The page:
By Steve Wilson / April 13, 2016 / www.MississippiWatchdog.org
Mississippi has provided millions in tax breaks and subsidies in the past few decades to lure new industries such as Nissan, Toyota and Yokohama Tire, and to induce those already in the state to expand.
State taxpayers help pay for movie production costs, give developers incentives to build shopping centers for tourists and have bankrolled solar panel makers and a biofuels plant.
Most recently, in February the Mississippi Legislature gave Continental Tire and shipbuilder Topship a combined $274 million in subsidies for a tire plant near Clinton and a shipyard in Gulfport.
Yet despite all of that largesse — or maybe because of it — the state continues to fall behind the rest of the pack in terms of economic growth. The ninth annual American Legislative Exchange Council’s “Rich States, Poor States” report, which measures economic performance and outlook among the states, ranks the Magnolia State’s economic performance 42nd, down one spot from the year before. The state’s unemployment rate of 6.6 percent in April trails the national average of 5.5 percent.
Jonathan Williams, vice president of ALEC’s Center for State Fiscal Reform and co-author of the report along with Arthur Laffer and Stephen Moore, said Mississippi’s problems are less a matter of action by Mississippi policymakers than inaction.
“Over the last nine years, we’ve seen a trend of states moving in the direction of cutting taxes and looking for ways to reduce or eliminate regulatory barriers to entry,” Williams said. “States can fall behind by just standing still and letting other states take the lead and that’s the real story for Mississippi.
“If you look back to 2013, Mississippi had been up to 10 in our economic outlook rankings and has fallen a full seven spots over the last three years, not because you raised many taxes, but because so many states are taking aggressive, pro-growth ideas and making them into law.”
The Mississippi Legislature has failed in multiple attempts to reform the state’s tax code, such as eliminating the state’s corporate franchise tax, which is assessed for capital or property at a rate of $2.50 per $1,000 of capital or property, whichever is greater. The state’s franchise tax rate is sixth-highest in the nation and is one of the few without limits on the maximum payment. The House tried unsuccessfully to phase out the state’s income tax last session.
This session, a Senate-passed tax-cut package is headed to conference after the House eliminated the franchise tax phaseout, leaving only a few income tax bracket reductions.
“Rich States, Poor States” isn’t the only recent report that gave Mississippi a poor grade for its economy.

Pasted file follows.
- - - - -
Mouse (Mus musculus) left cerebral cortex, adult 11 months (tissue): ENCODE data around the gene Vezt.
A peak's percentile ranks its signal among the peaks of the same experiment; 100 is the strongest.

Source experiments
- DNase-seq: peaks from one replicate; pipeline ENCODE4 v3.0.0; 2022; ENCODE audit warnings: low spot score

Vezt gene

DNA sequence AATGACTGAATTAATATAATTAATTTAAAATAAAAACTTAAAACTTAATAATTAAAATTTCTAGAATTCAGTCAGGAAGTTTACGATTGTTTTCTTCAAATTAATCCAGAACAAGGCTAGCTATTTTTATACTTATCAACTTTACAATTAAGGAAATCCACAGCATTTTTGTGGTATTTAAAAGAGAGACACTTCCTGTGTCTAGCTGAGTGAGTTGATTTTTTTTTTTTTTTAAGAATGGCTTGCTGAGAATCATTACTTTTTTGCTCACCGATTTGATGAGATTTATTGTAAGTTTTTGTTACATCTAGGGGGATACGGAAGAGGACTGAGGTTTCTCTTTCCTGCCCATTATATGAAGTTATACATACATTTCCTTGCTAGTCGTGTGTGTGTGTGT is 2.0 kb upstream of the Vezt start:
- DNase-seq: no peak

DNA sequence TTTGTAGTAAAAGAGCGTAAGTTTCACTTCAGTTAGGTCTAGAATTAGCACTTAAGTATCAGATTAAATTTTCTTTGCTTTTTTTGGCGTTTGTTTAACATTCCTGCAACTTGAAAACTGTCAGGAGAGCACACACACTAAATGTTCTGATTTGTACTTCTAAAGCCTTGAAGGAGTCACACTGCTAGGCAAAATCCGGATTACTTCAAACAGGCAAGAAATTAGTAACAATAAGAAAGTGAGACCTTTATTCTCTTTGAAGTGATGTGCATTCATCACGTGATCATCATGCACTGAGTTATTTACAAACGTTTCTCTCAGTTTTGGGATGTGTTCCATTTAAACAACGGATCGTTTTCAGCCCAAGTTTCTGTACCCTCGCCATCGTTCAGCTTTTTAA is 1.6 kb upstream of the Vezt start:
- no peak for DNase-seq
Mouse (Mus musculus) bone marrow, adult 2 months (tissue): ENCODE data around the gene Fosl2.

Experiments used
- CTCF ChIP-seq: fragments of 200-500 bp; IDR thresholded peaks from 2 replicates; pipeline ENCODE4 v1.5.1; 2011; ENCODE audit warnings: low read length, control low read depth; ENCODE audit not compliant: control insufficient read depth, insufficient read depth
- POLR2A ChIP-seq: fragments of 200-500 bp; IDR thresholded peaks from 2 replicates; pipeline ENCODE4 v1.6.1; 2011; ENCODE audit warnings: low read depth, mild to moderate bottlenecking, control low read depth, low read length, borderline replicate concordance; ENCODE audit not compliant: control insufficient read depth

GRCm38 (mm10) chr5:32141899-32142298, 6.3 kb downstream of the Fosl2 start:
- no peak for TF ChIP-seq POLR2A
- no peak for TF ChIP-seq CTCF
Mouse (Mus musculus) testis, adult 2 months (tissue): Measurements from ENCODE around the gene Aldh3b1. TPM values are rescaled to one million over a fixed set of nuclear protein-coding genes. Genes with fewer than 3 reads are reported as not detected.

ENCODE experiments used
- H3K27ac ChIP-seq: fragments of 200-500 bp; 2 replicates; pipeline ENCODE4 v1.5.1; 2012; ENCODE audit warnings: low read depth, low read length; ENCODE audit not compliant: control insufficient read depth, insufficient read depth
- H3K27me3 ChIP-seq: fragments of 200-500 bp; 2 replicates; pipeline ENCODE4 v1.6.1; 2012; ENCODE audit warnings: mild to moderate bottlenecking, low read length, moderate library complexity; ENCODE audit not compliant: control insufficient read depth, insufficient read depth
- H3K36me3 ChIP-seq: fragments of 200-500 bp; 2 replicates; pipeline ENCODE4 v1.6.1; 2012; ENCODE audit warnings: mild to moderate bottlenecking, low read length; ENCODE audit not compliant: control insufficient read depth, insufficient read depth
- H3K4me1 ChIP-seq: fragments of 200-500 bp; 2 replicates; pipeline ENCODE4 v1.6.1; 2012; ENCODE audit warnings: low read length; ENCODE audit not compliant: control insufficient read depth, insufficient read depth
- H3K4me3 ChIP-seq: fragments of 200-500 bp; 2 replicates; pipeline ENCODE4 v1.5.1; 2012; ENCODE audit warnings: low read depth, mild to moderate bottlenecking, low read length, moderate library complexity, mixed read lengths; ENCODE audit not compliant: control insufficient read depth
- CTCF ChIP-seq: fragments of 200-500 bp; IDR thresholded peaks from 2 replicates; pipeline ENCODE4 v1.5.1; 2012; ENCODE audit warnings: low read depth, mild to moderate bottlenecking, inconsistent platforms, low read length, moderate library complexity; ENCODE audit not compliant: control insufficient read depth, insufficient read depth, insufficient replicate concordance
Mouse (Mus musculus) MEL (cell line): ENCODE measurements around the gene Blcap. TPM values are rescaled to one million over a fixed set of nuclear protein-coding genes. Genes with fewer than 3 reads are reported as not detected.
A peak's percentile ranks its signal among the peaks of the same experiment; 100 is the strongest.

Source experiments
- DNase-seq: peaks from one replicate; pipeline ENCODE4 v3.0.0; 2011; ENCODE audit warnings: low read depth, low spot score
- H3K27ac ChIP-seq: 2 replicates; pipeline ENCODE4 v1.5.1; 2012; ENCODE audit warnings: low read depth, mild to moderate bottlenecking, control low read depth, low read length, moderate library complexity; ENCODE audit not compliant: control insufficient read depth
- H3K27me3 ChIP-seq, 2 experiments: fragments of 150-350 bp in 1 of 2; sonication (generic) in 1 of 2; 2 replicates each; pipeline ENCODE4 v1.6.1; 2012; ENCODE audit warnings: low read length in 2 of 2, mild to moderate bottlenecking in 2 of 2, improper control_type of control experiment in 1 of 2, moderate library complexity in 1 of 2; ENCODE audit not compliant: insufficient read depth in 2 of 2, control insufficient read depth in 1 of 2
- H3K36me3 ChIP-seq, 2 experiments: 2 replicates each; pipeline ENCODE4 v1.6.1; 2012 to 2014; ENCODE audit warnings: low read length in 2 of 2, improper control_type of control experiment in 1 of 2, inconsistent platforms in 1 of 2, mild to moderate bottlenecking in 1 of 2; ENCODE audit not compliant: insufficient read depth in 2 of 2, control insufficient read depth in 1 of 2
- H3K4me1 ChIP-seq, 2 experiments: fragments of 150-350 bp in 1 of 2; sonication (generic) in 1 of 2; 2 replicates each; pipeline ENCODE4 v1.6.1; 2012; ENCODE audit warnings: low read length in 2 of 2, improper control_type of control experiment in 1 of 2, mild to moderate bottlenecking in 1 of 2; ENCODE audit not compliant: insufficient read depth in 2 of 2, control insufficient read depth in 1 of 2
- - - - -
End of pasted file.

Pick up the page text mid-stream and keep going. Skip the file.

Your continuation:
The Consumer Technology Association — which represents consumer electronics manufacturers in the U.S. — gave the state the lowest score in the nation for fostering economic growth and technological innovation in its Innovation Scorecard Report.
The CTA scorecard grades states on several areas, including tax polices, number of STEM (science, technology, engineering and mathematics) degrees awarded per 1,000 students ages 18-24, net job creation by smaller and younger companies, average internet speed and number of technology workers.
Izzy Santa, CTA’s senior manager of policy communications, told Mississippi Watchdog that a major demerit for Mississippi in the CTA scorecard was attorney general Jim Hood’s lawsuit against Google. Hood subpoenaed the company in October 2014 seeking information on alleged illegal activity in a wide-ranging effort that the internet giant fought in court on free speech grounds. The U.S. Court of Appeals for the 5th Circuit dismissed an injunction against Hood’s subpoena last week. A lower court judge had said Hood’s subpoena was a blow against internet free speech and jeopardized the state’s ability to lure technology companies.
While Santa said the state’s right-to-work status and relatively low taxes were positives, Mississippi needs to work on building a suitable environment for technological innovation. The state received failing grades for its ability to attract capital, its minimal level of entrepreneurial activity and the lack of a quality tech workforce.
“When it comes to investment, R&D, creating a tech force and making sure a stuffed pipeline is being built with graduate degrees, that whole entire area is an area that Mississippi can achieve better results,” Santa said. “In the end, this will attract more businesses because they will see Mississippi as a place where startups can have a home.”
There are positives. The CTA improved the state’s internet-speed grade from a D-minus to a C-minus. And Santa said the state’s laws governing the use of drones are some of the most forward-thinking in the nation.
Mississippi’s economic outlook score from ALEC improved from 20th in 2015 to 17th this year.